package Another_package;

    sub new {
        my $class = shift;
        my $user  = shift;
        my $password = shift;

        my $self = {};
        bless $self, $class;

        $self->User($user);
        $self->Password($password);
        ...
        return $self;
    }

    sub Login {
        my $self = shift;
        my $user = shift;
        my $pass = shift;

        $self->Password($pass);
        if (not defined $self->User($user)) {
           croak qq(Cannot log in without a user ID);
        }

        ...
        if ($login_successful) {
           return $self->User;    #Or maybe a session instant
        else {
           return;
        }
    }

Notice in my new constructor subroutine I create a $self anonymous hash (my $self = {}) and I immediately bless it. Now, $self is already a package object, and I can call a bunch of setter/getter methods to set the various fields in my object. My new constructor has no idea what my actual Another_module object looks like.

In my Login method subroutine, I also use the same setter/getter methods to set user and password. Again, my Login method knows nothing on how these fields are stored in the object.

One more thing you might notice is that I'm setting a scalar called $login_successful in my Login module to see whether or not my login was successful. In Perl, it is common to return nothing if the method fails, or return something on success. This way, the user's program can test to see if the call succeeded or failed. For example, maybe if the login fails, the user might want to try some default passwords before giving up:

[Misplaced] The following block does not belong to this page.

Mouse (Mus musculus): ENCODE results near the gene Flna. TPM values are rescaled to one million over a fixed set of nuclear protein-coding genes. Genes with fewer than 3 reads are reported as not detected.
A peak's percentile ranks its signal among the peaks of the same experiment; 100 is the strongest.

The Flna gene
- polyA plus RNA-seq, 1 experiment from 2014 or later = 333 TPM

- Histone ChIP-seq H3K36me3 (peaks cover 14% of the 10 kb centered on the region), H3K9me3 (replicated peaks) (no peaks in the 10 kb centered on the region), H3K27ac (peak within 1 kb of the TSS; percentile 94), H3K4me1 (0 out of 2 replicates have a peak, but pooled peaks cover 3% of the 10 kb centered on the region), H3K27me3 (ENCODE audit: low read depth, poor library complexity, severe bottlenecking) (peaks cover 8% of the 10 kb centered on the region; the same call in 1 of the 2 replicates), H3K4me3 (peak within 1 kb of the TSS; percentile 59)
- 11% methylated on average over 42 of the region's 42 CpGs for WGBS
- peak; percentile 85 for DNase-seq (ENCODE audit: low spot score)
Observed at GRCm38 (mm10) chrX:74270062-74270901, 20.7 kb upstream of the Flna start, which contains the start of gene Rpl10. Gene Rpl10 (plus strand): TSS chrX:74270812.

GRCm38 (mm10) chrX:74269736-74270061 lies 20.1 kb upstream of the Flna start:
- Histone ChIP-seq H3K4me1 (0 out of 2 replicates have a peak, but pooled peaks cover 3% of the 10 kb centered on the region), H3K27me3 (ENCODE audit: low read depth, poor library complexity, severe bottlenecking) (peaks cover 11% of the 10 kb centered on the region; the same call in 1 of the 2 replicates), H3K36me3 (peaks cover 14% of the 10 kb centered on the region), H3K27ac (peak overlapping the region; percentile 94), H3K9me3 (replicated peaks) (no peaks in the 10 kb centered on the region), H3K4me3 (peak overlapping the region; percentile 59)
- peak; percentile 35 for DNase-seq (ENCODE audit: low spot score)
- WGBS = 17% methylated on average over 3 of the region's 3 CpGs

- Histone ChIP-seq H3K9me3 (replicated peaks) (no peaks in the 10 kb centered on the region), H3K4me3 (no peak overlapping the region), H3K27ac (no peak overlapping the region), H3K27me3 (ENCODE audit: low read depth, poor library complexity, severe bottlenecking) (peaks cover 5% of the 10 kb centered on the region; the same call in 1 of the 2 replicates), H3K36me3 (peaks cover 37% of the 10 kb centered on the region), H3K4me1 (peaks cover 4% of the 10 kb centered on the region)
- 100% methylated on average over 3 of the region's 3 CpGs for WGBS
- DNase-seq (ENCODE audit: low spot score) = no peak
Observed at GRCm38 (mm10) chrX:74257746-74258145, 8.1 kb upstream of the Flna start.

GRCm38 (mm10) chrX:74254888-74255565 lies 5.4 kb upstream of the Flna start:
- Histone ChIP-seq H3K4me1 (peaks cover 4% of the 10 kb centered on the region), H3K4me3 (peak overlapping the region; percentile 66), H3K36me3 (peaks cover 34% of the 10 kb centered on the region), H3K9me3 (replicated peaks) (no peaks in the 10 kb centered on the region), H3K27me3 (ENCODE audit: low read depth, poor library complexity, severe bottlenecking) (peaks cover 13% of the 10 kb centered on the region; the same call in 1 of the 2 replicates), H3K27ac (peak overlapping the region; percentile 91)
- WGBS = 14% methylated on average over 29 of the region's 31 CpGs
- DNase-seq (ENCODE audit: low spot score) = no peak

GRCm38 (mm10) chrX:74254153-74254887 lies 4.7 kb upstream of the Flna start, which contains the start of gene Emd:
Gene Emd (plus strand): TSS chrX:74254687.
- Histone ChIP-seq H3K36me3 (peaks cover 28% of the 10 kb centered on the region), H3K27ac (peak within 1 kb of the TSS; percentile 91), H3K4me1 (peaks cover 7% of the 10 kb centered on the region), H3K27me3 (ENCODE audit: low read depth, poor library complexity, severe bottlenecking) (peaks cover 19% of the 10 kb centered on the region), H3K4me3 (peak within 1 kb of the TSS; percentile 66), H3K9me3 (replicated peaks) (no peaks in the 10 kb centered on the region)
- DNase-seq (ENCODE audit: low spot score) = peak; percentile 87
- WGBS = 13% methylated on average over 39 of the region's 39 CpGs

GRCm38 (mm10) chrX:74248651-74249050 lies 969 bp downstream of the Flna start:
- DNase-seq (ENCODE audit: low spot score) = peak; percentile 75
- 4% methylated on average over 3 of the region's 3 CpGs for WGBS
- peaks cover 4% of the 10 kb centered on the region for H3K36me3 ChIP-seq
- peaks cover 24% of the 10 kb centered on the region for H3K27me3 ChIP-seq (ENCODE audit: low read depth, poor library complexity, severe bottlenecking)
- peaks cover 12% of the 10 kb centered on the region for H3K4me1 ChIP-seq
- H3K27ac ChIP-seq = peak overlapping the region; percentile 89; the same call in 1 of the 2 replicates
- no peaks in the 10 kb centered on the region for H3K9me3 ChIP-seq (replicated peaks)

my $package_obj = Another_package->new($user, $password);

 my $foo = $package_obj->Login;
 if (not defined $foo) {
     foreach my $password qw(swordfish s3x mon3y 7ucky) {
        $package_obj->Password($password);
        last if $foo = $package_obj->Login;
     }
     if (not defined $foo) {
        die "I don't know the password :-(";
     }
 }

So, what do my setter/getter methods look like? They're actually pretty simple:

sub User {
    my $self = shift;
    my $user = shift;

    if(defined $user) {
         $self->{USER_INFO}->{USER} = $user;
    }
    return $self->{USER_INFO}->{USER};
}

sub Password {
    my $self = shift;
    my $pass = shift;
    if (defined $password) {
        $self->{USER_INFO}->{PASSWORD} = $pass;
    }
    return $self->{USER_INFO}->{PASSWORD};
}

Why do I store $user in $self->{USER_INFO}->{USER} and not $self->{USER}? No reason a at all. However, it does show that the rest of the Another_package module doesn't care where or how I store the user and password.

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I got the answer to my question, it solves the problem. I am still building the code, the login function the way I have it so far only does some database checking for username and password and if correct creates some session variables, and returns 1 or 0. It is called from the main program like your first example. –  jose antunes Dec 7 '11 at 23:37